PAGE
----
In addition, WD40 can help repel bugs, especially mosquitoes, over standing water, making it difficult for spiders to build webs. It can also be used as a water displacement tool, which can help winterize your shoes. Does WD40 freeze? WD40 is essential for survival, so it is necessary to know that it could freeze when exposed to extreme cold.

Yes, WD40 does freeze. Its freezing point is -81.4 degrees Fahrenheit. T
o prevent freezing, you should store it between this temperature and no warmer than 120 degrees Fahrenheit. WD40 comprises different kinds of hydrocarbons with all different freezing points.
However, the freezing point at which the whole substance will freeze is extremely cold. While It is unlikely that you will have to endure freezing conditions of -81.4 degrees, it is helpful to know the facts about WD40 and what it can withstand in a survival situation if SHTF. ''''

In the survival world, WD 40 is critical to the list of essential products, it replaces many other products. Blog - WD-40 Survival Uses Guide (thereadystore.com)

""""It’s often said that the only two survival tools you need are duct tape and WD-40. As the experts say, “If it moves and shouldn’t, use Duct Tape, if it doesn’t move and should, use WD-40.” Known as a multitool product for survival, WD-40 is useful in everyday situations, as well as emergencies. """""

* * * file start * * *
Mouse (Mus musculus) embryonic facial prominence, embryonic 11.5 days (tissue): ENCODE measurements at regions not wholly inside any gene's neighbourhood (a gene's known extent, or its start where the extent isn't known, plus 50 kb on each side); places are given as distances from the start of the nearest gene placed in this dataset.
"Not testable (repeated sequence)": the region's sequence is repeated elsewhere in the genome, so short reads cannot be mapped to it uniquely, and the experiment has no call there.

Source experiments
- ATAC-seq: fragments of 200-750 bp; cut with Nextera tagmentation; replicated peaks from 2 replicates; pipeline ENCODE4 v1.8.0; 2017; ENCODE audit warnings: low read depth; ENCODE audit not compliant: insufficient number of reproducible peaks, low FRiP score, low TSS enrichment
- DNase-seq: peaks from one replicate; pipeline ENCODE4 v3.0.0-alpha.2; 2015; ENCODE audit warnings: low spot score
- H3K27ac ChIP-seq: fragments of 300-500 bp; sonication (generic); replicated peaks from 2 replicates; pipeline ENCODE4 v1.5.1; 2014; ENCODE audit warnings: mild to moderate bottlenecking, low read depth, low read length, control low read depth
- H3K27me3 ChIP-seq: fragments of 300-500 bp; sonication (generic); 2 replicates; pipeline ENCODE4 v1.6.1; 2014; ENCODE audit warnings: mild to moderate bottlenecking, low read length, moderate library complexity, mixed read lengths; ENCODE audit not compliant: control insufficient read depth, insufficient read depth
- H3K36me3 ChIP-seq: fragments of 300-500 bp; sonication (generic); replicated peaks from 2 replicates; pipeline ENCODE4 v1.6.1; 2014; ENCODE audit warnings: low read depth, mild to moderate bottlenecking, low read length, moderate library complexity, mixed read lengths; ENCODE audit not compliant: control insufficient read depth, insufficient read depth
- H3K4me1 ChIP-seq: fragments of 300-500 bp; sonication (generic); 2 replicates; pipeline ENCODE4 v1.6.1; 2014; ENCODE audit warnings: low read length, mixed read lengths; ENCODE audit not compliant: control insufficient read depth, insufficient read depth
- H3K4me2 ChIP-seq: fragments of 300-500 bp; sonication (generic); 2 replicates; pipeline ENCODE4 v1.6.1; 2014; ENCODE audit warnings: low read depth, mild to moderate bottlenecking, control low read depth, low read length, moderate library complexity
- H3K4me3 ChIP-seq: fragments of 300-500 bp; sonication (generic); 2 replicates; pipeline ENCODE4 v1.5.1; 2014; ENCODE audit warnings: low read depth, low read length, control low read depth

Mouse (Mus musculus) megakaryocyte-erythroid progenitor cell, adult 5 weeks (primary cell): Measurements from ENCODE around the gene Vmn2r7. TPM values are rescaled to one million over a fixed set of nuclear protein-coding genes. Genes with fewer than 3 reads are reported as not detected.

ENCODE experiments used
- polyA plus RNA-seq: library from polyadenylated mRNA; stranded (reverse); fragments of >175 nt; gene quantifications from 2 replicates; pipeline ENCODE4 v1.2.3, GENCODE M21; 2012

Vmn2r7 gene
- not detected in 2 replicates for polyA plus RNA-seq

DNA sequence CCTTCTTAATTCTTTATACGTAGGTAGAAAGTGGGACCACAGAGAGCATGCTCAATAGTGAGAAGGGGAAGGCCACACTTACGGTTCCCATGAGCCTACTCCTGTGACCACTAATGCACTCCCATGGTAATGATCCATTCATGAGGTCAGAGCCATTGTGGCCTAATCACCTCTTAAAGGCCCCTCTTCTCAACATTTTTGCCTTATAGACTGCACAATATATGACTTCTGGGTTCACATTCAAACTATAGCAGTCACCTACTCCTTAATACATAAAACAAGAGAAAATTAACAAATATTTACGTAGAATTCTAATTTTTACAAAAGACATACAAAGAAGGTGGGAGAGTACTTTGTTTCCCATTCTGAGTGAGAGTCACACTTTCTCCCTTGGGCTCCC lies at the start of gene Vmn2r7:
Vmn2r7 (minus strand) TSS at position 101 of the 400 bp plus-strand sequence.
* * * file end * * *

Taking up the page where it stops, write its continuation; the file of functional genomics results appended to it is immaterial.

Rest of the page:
Just saying, not the best for some gun uses, but works for dozens of other ones when you would never use brake cleaner or Rem Oil or even Hoppes. Just saying......Not my first choice but we keep it around because it works in the brutal cold.
 

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the only 'authority' i got on the matter is dealing with frozen wd-40 cans out in the field, and trying to beat the frozen parts apart.
i only done it for 15 years so maybe more research is needed, but it won't be by this guy.
 

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I think the freezing part is from area temps. Once in awhile it'll get down to -20F to -25F but it's rare.
Anyways I use Ballistol which has an operating range in that area.
And I don't use the aerosol cans out in the field. 4oz cans, cloth wipes and 1oz cleaning kit bottles I fill from 16oz cans.